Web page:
Re: Wright's Request

I would be interested in know, if you can describe it, how an oral
culture plays out in terms of theory, or does it? For books can of course
also be problematic loci of power.

Does orality figure into the university system? Does it figure into a
Philippine philosophical tradition?

(You can reply off-list if you feel that this is off Foucault, but I
think it is very germane to a philosopher associated with writing and
analyses of power.)


On Thu, 15 Sep 1994, Rafael A. Acuna wrote:

> On Wed, 14 Sep 1994, steven meinking wrote:
> > Also, Foucault seemed to always be the best at explaining Foucault. So
> > anytime you can acquire a book with some of his interviews, do so.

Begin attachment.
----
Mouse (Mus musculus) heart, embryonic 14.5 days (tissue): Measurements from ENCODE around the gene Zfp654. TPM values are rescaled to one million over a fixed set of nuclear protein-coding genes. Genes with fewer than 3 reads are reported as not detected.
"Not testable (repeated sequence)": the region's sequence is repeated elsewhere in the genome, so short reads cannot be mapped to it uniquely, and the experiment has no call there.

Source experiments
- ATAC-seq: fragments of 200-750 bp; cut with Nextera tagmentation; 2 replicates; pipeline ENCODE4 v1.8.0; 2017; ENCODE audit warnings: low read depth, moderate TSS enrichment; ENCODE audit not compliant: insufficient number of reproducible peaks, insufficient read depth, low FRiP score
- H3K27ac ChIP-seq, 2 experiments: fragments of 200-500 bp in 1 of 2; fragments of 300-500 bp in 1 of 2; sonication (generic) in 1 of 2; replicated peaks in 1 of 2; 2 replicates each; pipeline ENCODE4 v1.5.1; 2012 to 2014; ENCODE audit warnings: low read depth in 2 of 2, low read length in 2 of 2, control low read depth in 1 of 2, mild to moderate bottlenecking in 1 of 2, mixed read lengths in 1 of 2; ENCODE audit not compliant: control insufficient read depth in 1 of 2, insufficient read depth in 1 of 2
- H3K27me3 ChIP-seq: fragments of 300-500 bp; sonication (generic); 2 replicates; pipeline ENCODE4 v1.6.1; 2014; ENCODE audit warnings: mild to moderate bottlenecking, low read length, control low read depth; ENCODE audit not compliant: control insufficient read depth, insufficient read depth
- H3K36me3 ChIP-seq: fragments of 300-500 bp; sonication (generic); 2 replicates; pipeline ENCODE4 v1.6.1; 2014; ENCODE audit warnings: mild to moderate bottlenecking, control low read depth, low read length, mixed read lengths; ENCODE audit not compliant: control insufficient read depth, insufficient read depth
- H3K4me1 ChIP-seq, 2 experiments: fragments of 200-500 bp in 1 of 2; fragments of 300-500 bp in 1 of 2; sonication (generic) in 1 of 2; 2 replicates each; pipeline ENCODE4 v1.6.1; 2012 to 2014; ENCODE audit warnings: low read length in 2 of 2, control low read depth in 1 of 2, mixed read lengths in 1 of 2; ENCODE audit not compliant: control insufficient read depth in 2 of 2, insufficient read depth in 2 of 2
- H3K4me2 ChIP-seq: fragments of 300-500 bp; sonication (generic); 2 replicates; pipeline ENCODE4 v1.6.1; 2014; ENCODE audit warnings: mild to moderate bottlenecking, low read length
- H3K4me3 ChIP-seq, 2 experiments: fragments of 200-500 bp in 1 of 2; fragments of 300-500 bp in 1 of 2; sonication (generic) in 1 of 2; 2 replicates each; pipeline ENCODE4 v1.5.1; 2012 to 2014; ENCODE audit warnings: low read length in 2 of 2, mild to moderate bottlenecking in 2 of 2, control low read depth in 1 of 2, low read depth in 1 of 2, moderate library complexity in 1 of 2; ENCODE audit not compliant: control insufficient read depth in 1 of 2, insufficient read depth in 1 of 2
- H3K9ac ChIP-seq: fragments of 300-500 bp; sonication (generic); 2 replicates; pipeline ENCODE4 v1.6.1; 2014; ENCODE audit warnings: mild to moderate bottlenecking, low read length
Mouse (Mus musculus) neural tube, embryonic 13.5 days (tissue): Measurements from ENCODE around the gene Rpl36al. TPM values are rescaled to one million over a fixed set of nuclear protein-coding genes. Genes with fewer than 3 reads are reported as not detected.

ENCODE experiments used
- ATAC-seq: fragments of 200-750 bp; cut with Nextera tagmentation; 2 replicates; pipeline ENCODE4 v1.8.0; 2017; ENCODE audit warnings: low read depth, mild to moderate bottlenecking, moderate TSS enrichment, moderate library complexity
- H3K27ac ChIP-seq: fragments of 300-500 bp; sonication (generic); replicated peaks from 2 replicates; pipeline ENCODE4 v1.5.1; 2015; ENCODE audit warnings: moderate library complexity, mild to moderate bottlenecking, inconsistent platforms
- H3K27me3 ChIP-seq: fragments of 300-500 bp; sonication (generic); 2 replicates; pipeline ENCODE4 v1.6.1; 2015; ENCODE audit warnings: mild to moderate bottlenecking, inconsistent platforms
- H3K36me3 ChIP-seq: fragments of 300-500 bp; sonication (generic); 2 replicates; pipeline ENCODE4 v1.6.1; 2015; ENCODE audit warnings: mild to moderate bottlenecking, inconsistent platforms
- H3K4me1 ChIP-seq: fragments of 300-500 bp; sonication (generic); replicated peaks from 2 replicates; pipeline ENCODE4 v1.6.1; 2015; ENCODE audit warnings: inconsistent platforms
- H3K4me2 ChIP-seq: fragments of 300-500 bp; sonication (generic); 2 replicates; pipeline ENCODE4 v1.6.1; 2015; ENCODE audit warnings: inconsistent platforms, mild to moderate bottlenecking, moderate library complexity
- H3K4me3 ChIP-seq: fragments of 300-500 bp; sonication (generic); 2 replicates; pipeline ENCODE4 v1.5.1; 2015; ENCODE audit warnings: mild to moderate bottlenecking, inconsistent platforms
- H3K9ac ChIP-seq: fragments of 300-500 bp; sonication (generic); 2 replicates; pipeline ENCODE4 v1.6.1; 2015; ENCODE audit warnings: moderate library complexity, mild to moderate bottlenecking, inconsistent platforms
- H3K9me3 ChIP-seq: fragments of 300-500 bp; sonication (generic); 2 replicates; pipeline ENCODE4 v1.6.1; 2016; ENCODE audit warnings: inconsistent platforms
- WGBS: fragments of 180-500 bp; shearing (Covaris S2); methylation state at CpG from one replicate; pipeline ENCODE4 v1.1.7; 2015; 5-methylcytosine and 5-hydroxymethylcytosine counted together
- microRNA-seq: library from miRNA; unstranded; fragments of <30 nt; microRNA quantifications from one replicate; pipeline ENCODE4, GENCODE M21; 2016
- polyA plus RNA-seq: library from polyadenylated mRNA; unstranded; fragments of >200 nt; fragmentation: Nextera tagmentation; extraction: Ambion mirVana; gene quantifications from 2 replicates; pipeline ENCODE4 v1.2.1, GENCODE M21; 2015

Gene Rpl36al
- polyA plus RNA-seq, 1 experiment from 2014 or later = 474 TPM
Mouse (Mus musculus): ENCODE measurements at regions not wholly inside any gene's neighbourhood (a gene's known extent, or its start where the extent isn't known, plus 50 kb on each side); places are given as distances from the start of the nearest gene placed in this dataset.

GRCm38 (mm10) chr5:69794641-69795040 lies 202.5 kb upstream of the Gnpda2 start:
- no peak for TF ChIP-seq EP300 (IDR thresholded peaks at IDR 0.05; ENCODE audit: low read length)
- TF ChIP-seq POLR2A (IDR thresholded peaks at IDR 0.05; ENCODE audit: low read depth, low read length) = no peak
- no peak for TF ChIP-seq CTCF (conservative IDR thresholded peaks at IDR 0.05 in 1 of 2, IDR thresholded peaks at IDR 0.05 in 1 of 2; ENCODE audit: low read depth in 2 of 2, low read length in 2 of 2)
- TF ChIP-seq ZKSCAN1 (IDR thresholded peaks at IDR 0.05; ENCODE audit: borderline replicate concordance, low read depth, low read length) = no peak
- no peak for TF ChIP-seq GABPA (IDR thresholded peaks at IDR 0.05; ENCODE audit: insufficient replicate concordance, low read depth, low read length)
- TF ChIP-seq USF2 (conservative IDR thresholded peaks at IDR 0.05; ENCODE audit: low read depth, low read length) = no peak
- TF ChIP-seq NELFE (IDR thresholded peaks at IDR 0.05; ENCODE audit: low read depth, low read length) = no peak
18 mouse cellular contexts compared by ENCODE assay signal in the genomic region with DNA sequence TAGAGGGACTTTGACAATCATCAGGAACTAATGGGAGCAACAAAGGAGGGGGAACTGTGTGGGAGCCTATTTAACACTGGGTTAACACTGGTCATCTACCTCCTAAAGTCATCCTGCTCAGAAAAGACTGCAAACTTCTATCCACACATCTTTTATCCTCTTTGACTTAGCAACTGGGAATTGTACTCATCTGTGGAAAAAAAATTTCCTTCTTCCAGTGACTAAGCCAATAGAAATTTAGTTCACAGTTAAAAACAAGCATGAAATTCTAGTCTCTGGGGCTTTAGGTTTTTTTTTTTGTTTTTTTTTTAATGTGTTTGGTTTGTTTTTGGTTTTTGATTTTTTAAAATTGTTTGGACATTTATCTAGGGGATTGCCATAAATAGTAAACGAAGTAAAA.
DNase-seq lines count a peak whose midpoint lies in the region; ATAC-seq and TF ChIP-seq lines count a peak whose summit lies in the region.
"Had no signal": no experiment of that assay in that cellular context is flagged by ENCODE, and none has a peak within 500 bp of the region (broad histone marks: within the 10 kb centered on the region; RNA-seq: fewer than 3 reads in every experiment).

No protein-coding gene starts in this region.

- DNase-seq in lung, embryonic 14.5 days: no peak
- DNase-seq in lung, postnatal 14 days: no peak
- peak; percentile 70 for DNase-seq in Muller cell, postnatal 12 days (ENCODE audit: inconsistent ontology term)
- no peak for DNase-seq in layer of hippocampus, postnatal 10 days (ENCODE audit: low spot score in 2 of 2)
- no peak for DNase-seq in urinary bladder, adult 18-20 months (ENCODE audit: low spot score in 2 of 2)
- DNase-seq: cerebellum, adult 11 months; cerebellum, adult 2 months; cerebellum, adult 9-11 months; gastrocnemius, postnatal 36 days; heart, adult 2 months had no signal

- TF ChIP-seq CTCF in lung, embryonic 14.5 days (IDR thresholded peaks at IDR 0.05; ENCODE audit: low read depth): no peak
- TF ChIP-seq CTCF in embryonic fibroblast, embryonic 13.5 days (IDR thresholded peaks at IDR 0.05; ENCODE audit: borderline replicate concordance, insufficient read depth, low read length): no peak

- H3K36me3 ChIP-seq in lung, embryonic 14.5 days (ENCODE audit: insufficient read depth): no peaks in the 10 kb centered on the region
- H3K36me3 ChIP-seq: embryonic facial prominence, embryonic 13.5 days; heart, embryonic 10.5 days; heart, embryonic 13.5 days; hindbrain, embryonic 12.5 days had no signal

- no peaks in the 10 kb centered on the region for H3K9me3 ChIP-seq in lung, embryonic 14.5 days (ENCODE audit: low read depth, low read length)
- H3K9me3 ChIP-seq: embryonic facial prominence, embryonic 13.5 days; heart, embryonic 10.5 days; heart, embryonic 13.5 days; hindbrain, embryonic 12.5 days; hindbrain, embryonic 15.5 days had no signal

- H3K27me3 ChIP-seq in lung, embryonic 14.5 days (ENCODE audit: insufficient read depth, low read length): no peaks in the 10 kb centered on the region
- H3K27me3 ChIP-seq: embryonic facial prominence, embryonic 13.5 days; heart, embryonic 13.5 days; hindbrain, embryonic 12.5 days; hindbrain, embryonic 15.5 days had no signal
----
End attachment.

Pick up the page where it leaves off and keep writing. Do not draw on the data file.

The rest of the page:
> > Titles by Foucault include _Language, Counter-Memory, Practice_,
> > _Power/Knowledge_, _Politics, Philosophy, Culture_, and the _Foucault
> > Reader_ edited by Paul Rabinow.
> You fellows are pretty lucky! In the Philippines, books are luxury
> items. Also, since our culture is oral, very few can stand the rigors of
> reading Foucault, let alone Derrida! If anyone has information on
> programs, plans, or projects involving donations of old books and things
> like that to developing countries, especially the works of Foucault,
> please let me know.
> I hope you don't mind if I write this. Even though it does not discuss
> Foucault's works, I suppose it has something to do with encouraging the
> influence of French and German thought as challenges to
> colonialization and imperialism in my country.
> Rafael Acuna
> Ateneo de Manila University
> ralph@xxxxxxxxxxx

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